A British conservative MP had some choice words for those who put their money in Icesave, stating that they should have known better than to believe the interest rates being promised by the company.
As many know, Icesave was effectively an online branch of Landsbanki. Many people, from students and parents to pensioners and charitable organisations, were attracted to the interest rates being promised. When Landsbanki collapsed, however, it came to light that the company could not cover the deposits, prompting the British and Dutch governments to cover the losses themselves, and then turn to the Icelandic government to cover them in turn. The matter remains unresolved today, nearly three years after the fact.
Treasury select committee member David Ruffley, speaking at a panel session on the Financial Conduct Authority held by The Financial Services Forum and Lansons Communications last week, said that those who were attracted to and trusted in the promised interest rates were “morons”.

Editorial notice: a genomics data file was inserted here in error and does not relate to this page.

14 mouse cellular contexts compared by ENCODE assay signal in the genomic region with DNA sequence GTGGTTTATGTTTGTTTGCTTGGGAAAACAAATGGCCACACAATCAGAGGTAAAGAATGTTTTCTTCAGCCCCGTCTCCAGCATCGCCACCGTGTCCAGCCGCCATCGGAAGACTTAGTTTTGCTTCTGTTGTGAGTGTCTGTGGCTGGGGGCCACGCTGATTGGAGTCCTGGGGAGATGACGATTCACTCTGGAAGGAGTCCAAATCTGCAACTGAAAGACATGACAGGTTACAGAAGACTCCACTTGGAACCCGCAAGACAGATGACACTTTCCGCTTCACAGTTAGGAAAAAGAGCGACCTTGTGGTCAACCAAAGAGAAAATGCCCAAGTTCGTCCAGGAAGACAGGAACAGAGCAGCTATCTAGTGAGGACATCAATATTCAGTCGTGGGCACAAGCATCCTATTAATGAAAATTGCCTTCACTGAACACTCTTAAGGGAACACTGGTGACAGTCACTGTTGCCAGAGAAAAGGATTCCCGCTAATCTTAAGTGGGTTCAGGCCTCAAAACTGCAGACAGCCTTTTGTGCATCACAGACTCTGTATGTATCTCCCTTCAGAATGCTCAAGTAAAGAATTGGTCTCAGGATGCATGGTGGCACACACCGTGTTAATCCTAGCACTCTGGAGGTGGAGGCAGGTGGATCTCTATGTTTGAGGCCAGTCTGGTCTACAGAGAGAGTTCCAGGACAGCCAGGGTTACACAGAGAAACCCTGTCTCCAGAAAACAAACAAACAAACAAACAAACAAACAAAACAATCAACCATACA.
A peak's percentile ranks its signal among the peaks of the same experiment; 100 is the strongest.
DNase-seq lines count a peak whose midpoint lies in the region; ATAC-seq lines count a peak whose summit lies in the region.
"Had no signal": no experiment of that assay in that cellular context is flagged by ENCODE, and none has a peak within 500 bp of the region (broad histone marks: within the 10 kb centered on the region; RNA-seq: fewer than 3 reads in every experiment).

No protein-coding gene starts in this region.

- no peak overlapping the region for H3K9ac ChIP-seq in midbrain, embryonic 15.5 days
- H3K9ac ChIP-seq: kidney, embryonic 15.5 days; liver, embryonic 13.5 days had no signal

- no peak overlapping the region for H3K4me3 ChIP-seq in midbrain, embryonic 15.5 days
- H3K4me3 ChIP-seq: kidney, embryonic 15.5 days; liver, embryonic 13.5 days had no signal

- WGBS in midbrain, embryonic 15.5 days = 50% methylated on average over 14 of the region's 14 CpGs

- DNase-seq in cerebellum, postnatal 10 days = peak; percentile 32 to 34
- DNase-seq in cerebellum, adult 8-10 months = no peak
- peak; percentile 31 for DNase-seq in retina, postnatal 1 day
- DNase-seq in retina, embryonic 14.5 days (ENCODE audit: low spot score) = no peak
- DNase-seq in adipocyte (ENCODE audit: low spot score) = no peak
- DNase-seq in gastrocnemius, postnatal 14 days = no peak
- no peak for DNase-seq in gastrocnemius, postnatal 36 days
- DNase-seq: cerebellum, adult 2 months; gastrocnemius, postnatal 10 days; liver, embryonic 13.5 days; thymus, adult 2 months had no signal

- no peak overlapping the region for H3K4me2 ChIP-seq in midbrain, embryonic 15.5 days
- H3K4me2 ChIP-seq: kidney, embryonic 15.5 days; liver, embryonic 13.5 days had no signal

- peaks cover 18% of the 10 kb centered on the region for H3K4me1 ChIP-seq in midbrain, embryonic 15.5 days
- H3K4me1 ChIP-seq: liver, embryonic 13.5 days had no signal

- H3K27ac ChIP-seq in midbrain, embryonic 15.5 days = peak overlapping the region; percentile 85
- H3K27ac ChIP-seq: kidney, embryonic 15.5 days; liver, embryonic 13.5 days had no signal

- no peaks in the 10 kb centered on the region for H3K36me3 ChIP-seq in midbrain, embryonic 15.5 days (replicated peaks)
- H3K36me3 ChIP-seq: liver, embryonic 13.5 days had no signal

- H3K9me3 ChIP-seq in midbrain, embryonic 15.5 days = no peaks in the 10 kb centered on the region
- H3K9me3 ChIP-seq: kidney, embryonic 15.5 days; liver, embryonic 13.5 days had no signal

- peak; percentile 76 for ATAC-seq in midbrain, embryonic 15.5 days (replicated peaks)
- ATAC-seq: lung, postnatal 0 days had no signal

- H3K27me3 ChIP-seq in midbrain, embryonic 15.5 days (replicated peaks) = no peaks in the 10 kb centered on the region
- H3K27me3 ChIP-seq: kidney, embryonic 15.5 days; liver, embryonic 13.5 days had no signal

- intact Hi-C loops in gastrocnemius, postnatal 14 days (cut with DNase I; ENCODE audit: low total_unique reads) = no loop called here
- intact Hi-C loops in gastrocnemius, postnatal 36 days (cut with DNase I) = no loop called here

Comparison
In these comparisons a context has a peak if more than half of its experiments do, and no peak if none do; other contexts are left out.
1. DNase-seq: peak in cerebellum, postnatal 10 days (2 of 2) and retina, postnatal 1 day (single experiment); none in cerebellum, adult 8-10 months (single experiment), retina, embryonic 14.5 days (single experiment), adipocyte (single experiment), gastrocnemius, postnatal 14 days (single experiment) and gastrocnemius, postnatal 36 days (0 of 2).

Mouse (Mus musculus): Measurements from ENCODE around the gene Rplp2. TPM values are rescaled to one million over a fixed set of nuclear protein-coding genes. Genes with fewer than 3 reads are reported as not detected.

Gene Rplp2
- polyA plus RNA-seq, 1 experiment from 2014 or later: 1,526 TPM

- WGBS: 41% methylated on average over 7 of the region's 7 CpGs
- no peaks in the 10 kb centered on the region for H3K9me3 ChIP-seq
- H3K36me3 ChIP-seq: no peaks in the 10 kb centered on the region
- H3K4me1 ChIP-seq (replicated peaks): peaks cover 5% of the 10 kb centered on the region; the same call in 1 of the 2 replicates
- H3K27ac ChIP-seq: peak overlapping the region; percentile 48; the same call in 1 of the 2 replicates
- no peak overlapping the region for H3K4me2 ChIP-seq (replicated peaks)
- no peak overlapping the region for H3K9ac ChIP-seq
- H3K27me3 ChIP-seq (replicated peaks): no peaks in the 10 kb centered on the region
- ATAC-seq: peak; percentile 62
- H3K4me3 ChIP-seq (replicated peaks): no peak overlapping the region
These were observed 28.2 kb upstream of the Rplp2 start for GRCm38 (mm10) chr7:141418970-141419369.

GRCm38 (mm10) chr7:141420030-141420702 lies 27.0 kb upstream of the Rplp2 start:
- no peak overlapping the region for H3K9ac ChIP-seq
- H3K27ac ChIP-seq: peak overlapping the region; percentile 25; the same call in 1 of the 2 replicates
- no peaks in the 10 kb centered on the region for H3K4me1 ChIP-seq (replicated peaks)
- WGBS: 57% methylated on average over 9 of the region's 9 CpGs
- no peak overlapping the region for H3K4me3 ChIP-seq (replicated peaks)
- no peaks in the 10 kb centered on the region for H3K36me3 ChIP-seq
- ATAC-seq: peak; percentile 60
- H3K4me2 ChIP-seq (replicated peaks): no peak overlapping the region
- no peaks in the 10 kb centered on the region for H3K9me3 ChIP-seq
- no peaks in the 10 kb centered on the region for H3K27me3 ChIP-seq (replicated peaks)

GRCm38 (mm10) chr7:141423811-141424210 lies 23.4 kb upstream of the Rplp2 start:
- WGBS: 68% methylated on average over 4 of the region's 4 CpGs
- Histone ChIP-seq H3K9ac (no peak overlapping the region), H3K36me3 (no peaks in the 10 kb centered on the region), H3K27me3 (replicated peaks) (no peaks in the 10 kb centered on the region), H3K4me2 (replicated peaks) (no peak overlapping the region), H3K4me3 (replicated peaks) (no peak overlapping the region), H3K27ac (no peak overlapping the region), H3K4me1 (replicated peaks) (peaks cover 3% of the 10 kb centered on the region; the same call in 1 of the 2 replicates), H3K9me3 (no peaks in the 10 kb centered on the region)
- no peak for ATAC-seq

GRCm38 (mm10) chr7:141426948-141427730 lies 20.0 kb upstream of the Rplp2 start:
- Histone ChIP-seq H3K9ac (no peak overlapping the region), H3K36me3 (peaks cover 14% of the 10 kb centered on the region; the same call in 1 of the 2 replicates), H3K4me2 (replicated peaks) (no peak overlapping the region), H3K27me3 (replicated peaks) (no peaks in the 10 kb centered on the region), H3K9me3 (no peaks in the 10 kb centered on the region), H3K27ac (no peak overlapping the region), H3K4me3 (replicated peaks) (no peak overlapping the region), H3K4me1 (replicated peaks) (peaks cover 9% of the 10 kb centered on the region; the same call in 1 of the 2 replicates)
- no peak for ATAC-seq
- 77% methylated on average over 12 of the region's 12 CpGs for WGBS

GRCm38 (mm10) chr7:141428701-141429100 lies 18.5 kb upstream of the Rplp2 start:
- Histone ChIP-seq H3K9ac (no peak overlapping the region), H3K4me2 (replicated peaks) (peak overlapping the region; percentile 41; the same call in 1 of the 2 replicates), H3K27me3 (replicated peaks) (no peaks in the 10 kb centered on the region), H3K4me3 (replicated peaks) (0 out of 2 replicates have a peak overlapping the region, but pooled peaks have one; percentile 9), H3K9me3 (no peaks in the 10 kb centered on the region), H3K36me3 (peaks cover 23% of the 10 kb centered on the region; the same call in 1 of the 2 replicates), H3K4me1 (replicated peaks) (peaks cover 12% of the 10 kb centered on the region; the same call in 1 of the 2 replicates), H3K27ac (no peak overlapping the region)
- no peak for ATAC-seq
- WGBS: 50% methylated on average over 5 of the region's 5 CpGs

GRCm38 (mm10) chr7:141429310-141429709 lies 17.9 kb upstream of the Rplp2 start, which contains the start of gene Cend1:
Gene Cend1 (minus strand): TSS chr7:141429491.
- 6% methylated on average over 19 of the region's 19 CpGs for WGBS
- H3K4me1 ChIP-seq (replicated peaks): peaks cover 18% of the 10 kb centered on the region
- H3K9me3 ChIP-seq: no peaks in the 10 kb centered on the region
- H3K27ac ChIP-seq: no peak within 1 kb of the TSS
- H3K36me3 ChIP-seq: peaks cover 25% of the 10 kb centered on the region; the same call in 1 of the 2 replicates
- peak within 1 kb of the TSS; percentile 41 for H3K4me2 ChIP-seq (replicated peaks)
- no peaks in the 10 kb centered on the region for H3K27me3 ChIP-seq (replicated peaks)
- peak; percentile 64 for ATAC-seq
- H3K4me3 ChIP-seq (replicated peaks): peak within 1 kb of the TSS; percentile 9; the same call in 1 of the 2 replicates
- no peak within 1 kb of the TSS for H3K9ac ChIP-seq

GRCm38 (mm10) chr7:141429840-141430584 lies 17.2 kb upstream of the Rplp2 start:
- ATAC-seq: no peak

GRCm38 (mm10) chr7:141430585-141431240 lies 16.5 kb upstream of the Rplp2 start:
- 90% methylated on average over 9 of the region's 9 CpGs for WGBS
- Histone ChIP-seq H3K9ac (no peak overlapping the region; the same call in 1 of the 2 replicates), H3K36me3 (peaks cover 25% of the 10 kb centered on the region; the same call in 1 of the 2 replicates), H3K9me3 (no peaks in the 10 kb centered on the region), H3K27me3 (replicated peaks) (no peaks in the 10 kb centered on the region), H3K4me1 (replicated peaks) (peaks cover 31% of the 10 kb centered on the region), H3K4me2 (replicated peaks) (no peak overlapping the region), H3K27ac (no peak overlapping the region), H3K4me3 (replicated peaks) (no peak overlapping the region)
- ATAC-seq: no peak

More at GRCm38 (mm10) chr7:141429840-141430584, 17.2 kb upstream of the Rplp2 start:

Ruffley said: “If you looked at an Icelandic bank and said ’the savings rate is up to three times what you can get in the UK’, you are a moron. Were you a moron to think that there was some magic the Icelanders had come up with, a tiny economy whose banks were offering fantastic savings rates? I think you were probably a bit dim. Something should have twigged and I think, in that case, buyer beware.”
MoneyMarketing reports that Lifesearch managing director Tom Baigrie, a delegate at the event, responded to the comments saying: “It is very hard to call everybody stupid. There has to be a system which helps mitigate against even very clever people apparently being ’morons’.”